5. For whatever reason, I've always had an interest in the more obscure or "bad" systems of the '90s.. CD-i, Jaguar, 3DO, etc. I like em, even if others say they're not worth it. The CD32 is one that's been on my radar for a long time, and I'm finally getting around to looking for one. I'm curious if anyone has any important tips for new CD32 collectors -- i.e., hardware and compatibility issues, must-have games and accessories, general unique "things to know", etc. But my biggest question is about the preferred setup for U.S. gamers... Since this system did much better in Europe, I assume PAL systems and games are much easier to find. Up to this point in my collecting life, I've avoided European consoles and the fun task of getting PAL systems to work in the US. Yet, I think most of the CD32 library is PAL games (or are they not region locked like that?). Anyway, I'm wondering if most people get NTSC systems - or do they prefer PAL systems and find a way to make it work in the US? For people with NTSC systems, are there issues with getting games to work for the system? And for people with PAL systems, what's the best way to get it to work here? Also, are any Amiga computer games or CDTV games compatible with the CD32? Sorry if some of these questions seem basic -- I've never ventured into the area of Amigas or European systems, so I'm out of my element here. Thanks in advance for any help.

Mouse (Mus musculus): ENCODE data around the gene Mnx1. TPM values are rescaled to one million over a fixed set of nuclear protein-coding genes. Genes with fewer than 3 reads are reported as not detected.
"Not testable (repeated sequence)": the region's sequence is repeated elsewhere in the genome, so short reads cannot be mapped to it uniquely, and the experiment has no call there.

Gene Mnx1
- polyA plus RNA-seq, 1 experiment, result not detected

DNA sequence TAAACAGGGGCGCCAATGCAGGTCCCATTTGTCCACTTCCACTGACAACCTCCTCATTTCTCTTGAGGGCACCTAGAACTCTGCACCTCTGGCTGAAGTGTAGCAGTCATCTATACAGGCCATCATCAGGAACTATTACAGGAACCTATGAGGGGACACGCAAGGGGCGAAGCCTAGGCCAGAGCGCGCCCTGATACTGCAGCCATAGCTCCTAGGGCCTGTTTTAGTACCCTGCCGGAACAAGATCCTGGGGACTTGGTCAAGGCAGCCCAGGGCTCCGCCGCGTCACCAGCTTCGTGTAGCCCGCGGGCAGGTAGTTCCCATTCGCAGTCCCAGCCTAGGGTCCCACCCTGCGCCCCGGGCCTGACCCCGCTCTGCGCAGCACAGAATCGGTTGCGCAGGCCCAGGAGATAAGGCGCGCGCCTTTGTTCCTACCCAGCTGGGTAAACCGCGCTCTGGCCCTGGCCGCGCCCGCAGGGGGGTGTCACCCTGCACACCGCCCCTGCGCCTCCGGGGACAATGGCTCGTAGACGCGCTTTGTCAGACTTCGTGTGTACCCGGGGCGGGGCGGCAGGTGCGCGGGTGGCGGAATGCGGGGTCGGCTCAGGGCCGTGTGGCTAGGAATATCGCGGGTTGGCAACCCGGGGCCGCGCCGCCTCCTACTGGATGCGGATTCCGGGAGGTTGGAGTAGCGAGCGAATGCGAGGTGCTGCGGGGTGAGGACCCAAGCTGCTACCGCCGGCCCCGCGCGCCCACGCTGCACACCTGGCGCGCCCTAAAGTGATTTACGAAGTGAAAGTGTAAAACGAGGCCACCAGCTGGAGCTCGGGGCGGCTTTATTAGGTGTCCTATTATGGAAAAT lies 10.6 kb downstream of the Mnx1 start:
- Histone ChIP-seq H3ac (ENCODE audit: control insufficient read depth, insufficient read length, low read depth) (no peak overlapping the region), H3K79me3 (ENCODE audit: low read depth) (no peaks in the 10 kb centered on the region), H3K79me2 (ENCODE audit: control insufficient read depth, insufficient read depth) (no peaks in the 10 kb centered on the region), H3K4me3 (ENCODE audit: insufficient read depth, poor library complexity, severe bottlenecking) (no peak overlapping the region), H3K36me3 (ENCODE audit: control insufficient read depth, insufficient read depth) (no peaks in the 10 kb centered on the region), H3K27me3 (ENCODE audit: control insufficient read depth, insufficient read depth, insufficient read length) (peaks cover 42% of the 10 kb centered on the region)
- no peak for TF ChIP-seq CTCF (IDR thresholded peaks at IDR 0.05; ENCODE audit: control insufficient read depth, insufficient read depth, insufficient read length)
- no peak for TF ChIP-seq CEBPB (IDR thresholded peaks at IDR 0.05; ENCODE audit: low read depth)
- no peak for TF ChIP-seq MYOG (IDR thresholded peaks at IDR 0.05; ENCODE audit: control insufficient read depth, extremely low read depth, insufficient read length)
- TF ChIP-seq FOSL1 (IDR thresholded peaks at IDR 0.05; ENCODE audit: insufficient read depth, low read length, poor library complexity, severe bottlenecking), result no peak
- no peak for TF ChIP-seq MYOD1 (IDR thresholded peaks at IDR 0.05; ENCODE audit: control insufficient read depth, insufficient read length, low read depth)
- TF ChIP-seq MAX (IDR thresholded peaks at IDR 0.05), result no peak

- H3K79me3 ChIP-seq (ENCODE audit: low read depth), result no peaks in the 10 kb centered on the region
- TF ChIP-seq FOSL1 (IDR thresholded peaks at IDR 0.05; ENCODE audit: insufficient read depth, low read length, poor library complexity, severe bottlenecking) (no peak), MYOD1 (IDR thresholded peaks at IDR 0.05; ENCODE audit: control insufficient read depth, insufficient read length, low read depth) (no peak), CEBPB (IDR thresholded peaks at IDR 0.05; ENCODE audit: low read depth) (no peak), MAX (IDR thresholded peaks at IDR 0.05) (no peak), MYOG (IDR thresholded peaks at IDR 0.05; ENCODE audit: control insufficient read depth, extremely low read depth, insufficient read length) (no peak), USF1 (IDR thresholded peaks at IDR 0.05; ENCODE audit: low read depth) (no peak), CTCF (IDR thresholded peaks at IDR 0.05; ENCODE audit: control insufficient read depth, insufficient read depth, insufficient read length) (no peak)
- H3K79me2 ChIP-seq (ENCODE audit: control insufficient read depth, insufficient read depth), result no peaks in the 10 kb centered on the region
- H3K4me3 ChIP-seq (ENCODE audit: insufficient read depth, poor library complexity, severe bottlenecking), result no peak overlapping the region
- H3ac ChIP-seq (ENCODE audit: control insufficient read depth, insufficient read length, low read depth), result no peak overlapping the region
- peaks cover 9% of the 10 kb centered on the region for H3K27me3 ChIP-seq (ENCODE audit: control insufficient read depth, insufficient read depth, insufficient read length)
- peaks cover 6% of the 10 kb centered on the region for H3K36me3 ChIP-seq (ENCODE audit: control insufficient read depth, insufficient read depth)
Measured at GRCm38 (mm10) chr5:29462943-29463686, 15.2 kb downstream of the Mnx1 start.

6. Huge NBA Jam fan, but I never knew that you could see all the saved initials... where is that option? And I guess I never looked in the manual to learn that there was a system for getting the saves to work... I always just thought my NBA JAM TE carts had dead batteries! I can't be the only one. Sorry to slightly change the subject there, but wanted to let you know that at least you passed along some good info here.
  7. Same here though- I only learned of it a few months ago myself. I've known about the Sensible Soccer series for years and years after hearing European gamers rave about it. Finally a few months ago I decided to seek out a copy. I thought the Jaguar had the only U.S. console version, but then someone told me about Championship Soccer being part of the series too. I still went with the Jaguar version though, because it was slightly cheaper (paid $30 for a loose copy; Sega CD version sells for like $40+).
  8. True. Naturally my post is a little tongue-in-cheek, but I do wonder how they would have treated the 2-packs... it would have really limited the options to not count those games, since they never released standalone. And it would have been pretty messed up to not honor the deal if the game was bought in a 2-pack. Either way, interesting to see a few unreleased games on the ad. Now, setting aside rarity and value and all that nonsense, and just looking at gameplay... Among the games that exist on the ad, today I would definitely choose Championship Soccer '94 first. Best game of the bunch IMO, in terms of how it holds up. But back in '93, I doubt I would have been attracted to a simplistic soccer game. Back then, I'd more likely get roped in by one of those fancy FMV games or the beat em ups.